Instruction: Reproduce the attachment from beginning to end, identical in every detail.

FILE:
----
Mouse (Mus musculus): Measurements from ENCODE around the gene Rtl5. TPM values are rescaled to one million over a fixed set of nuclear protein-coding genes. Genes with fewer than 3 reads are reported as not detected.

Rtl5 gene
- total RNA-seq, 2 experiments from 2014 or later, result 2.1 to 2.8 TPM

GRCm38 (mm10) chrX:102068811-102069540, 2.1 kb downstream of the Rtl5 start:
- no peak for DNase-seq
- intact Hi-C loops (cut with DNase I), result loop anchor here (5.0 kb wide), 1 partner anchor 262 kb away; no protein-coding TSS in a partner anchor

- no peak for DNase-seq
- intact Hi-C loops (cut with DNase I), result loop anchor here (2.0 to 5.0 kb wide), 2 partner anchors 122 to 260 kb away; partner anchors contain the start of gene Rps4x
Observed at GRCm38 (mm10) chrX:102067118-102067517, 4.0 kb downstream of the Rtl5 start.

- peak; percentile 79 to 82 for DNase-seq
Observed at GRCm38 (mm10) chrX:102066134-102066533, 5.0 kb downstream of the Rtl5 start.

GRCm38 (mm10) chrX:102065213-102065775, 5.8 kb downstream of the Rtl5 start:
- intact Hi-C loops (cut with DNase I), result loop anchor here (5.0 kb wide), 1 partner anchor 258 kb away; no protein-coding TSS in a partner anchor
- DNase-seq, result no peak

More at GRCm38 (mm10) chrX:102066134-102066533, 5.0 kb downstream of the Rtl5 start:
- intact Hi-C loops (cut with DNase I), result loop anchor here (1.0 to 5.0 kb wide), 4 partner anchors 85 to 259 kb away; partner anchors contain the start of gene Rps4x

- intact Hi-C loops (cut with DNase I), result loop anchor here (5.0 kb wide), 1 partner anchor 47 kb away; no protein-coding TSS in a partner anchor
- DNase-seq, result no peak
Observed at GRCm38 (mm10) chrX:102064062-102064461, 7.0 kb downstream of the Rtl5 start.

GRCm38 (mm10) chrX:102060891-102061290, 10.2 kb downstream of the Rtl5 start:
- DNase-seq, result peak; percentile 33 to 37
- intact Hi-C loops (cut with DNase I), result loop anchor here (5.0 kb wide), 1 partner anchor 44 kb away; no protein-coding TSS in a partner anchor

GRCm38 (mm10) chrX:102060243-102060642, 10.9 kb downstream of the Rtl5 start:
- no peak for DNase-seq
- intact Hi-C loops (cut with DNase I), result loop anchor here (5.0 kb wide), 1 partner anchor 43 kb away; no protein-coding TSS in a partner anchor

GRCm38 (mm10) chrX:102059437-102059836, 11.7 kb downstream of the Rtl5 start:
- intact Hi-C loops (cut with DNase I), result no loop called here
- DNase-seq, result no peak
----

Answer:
Mouse (Mus musculus): Measurements from ENCODE around the gene Rtl5. TPM values are rescaled to one million over a fixed set of nuclear protein-coding genes. Genes with fewer than 3 reads are reported as not detected.

Rtl5 gene
- total RNA-seq, 2 experiments from 2014 or later, result 2.1 to 2.8 TPM

GRCm38 (mm10) chrX:102068811-102069540, 2.1 kb downstream of the Rtl5 start:
- no peak for DNase-seq
- intact Hi-C loops (cut with DNase I), result loop anchor here (5.0 kb wide), 1 partner anchor 262 kb away; no protein-coding TSS in a partner anchor

- no peak for DNase-seq
- intact Hi-C loops (cut with DNase I), result loop anchor here (2.0 to 5.0 kb wide), 2 partner anchors 122 to 260 kb away; partner anchors contain the start of gene Rps4x
Observed at GRCm38 (mm10) chrX:102067118-102067517, 4.0 kb downstream of the Rtl5 start.

- peak; percentile 79 to 82 for DNase-seq
Observed at GRCm38 (mm10) chrX:102066134-102066533, 5.0 kb downstream of the Rtl5 start.

GRCm38 (mm10) chrX:102065213-102065775, 5.8 kb downstream of the Rtl5 start:
- intact Hi-C loops (cut with DNase I), result loop anchor here (5.0 kb wide), 1 partner anchor 258 kb away; no protein-coding TSS in a partner anchor
- DNase-seq, result no peak

More at GRCm38 (mm10) chrX:102066134-102066533, 5.0 kb downstream of the Rtl5 start:
- intact Hi-C loops (cut with DNase I), result loop anchor here (1.0 to 5.0 kb wide), 4 partner anchors 85 to 259 kb away; partner anchors contain the start of gene Rps4x

- intact Hi-C loops (cut with DNase I), result loop anchor here (5.0 kb wide), 1 partner anchor 47 kb away; no protein-coding TSS in a partner anchor
- DNase-seq, result no peak
Observed at GRCm38 (mm10) chrX:102064062-102064461, 7.0 kb downstream of the Rtl5 start.

GRCm38 (mm10) chrX:102060891-102061290, 10.2 kb downstream of the Rtl5 start:
- DNase-seq, result peak; percentile 33 to 37
- intact Hi-C loops (cut with DNase I), result loop anchor here (5.0 kb wide), 1 partner anchor 44 kb away; no protein-coding TSS in a partner anchor

GRCm38 (mm10) chrX:102060243-102060642, 10.9 kb downstream of the Rtl5 start:
- no peak for DNase-seq
- intact Hi-C loops (cut with DNase I), result loop anchor here (5.0 kb wide), 1 partner anchor 43 kb away; no protein-coding TSS in a partner anchor

GRCm38 (mm10) chrX:102059437-102059836, 11.7 kb downstream of the Rtl5 start:
- intact Hi-C loops (cut with DNase I), result no loop called here
- DNase-seq, result no peak